Are you the type to linger over a meal, or do you tend to eat quickly without giving it much thought?
New research confirms that you’re better off going the slow route, because fast eaters tend to consume more and be more vulnerable to gaining weight and becoming obese. And it uncovers a new wrinkle: If you grew up with siblings, where you probably had to compete for whatever was on the table, you’re more likely to be a fast eater.
Speedy eating makes you prone to eating more because it takes a bit of time for your body to recognize that you’re starting to feel full, explained Connie Diekman, a St. Louis-based registered dietitian and former president of the Academy of Nutrition and Dietetics.
“We don’t recognize that feeling of fullness immediately because the body is programmed to sensing, ‘I need to eat, I ate enough, stop eating,'” Diekman said. “If we don’t allow that to happen because we’re eating too quickly, we tend to end up overeating.”
Fast eaters may learn the habit when they are children, so researchers from the University of Roehampton and the University of Bristol in the United Kingdom sought to determine if having siblings may play a role in influencing one’s eating speed.
Though the findings, published online recently in the journal Clinical Obesity, were somewhat confusing, they did show that children with siblings were more likely to have a faster eating rate.
There are a couple of reasons why the presence or absence of siblings may influence one’s eating rate, according to study co-author Leigh Gibson, a researcher in the department of psychology at the University of Roehampton in London.
The sibling-fast eating connection “might be due to competition for food at meals, whether real or imagined, or even a wish to finish a meal more quickly to return to playing with siblings,” Gibson said. “Alternatively, the presence of siblings at a meal could distract from a focus on eating, which could lead to a faster eating rate.”
Whatever the reason, it doesn’t seem to be too much cause for concern, as prior studies have found that people without siblings seem more vulnerable to obesity than people with siblings.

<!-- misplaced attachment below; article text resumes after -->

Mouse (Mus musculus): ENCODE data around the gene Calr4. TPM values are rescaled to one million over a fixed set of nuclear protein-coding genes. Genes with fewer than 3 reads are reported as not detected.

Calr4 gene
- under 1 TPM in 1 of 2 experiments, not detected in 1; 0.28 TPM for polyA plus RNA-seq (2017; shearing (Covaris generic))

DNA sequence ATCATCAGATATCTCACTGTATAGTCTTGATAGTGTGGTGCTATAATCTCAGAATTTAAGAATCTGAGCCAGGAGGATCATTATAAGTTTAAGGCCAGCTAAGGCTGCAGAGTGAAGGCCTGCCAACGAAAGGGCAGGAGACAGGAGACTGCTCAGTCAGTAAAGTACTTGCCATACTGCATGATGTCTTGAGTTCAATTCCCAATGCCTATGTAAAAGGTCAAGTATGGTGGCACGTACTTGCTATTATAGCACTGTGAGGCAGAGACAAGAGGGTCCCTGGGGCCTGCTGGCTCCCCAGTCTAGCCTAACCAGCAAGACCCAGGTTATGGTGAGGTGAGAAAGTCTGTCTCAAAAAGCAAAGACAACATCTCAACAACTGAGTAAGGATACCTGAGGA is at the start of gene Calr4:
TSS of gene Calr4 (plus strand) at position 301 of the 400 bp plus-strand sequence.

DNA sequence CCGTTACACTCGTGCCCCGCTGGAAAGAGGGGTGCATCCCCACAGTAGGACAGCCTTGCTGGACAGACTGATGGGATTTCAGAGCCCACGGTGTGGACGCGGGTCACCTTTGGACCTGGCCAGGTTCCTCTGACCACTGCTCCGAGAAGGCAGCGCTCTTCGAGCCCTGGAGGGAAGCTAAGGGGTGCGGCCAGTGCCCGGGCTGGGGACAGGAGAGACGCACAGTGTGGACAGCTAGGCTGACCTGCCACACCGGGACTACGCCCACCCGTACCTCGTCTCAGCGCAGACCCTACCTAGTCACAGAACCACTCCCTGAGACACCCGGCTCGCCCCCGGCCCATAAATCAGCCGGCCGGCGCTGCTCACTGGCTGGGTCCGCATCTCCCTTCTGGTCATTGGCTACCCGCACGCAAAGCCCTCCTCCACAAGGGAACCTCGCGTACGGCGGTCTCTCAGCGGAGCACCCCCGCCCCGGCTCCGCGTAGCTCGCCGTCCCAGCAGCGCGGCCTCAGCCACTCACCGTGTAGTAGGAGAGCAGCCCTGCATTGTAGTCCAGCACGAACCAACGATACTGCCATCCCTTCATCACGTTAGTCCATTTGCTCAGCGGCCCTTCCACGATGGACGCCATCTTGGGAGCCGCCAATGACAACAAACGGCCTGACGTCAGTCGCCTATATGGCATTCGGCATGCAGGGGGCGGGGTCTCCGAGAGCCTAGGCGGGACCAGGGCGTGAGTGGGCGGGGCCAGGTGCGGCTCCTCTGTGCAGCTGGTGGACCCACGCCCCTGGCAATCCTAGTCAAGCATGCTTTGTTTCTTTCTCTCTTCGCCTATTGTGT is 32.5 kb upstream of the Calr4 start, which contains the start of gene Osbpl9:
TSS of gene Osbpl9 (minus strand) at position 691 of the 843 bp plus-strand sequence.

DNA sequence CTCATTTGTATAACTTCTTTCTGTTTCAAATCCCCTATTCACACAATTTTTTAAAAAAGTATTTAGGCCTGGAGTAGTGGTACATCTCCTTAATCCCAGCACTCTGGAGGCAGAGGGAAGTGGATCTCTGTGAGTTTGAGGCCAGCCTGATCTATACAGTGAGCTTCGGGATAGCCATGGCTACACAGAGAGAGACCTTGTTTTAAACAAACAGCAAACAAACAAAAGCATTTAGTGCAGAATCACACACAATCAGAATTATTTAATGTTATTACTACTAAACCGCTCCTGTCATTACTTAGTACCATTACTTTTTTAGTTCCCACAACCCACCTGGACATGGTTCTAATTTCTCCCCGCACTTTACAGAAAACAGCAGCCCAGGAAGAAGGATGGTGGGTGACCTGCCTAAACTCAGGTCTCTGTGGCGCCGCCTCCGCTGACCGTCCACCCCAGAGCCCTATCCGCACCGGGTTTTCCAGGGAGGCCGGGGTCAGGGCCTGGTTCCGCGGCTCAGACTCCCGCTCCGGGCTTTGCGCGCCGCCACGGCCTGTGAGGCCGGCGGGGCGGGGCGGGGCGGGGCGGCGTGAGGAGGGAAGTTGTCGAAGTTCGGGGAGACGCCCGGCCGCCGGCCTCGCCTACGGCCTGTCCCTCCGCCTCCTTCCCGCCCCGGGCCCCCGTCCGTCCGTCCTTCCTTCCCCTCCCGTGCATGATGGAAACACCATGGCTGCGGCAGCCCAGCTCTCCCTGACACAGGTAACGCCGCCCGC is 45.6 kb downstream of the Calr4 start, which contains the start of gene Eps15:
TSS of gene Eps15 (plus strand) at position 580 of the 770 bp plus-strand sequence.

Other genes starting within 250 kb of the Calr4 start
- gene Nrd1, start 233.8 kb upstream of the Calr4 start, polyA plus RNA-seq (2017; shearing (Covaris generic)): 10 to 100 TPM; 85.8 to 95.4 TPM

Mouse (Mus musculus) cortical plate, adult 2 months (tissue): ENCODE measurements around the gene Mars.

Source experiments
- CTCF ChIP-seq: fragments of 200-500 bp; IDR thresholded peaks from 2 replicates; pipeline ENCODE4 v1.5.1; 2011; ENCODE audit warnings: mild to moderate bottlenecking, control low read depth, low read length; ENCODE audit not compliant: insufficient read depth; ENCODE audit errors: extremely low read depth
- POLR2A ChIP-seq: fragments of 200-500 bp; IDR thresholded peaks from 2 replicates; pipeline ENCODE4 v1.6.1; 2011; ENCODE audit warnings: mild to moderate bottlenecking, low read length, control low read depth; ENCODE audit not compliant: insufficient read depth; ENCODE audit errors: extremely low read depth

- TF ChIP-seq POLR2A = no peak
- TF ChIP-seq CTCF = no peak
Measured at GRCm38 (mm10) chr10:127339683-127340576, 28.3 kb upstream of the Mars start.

“It would seem that sibling-induced faster eating is unlikely to promote long-term overeating, given other evidence that only-children are more at risk from becoming overweight or obese than those with siblings,” Gibson said. “On balance, eating faster may be a risk for weight gain and obesity, but sibling influence is probably not a mediating factor. Perhaps the ‘sibling effect’ doesn’t directly result in bigger meals, just meals eaten more quickly.”
Diekman, who was not involved in the new research, noted that the study concludes that more research needs to be done on the link. The takeaway is not: “If you have a lot of children, watch how your children eat because it may impact them and they may eat too quickly,” Diekman said. “I’m not sure we are there yet.”
To come to the findings, Gibson and his colleagues conducted two studies. The first study involved over 100 children between the ages of 5 and 11, and compared the children’s eating rate (as reported by their parents) to their body mass index, the number of siblings they had and where they were in the birth order of their family. The second study looked at over 800 adults and children and collected similar information, but the eating rate in this study was self-reported.
Interestingly, even adults who grew up with siblings seemed to continue the habit of fast-eating into adulthood, suggesting that it is a behavior that persists.
“There’s a lot of conversation that says society does this to adults — drive-through food, eating quickly at work because you’ve got to get back to your desk, all of these things,” Diekman said. This study might make people reflect more on the 15-minute lunches that some kids get at school because it “might be setting them up for a habit of eating quickly,” she noted.
Diekman added that she often counsels patients trying to slow down their eating speed as a part of their weight-loss goals. She said that the key is to pay attention to the food you’re eating.
“We need to look at our food because that starts the process of, ‘Oh, this is going to fill me up. I’m going to enjoy that,'” Diekman said. “We need to smell it because that begins to trigger the, ‘Oh, this is going to be good.’ And then in the mouth, we need to chew it so that we get that sensation of ‘I’m filling my body.’ That will help us eat more slowly and therefore consume less.”
Visit the U.S. Centers for Disease Control and Prevention for more on obesity.
SOURCES: Leigh Gibson, BSc, PhD, researcher, department of psychology, University of Roehampton, London, United Kingdom; Connie Diekman, MEd, RD, food and nutrition consultant, St. Louis, Mo.; Clinical Obesity, Jan. 12, 2021, online
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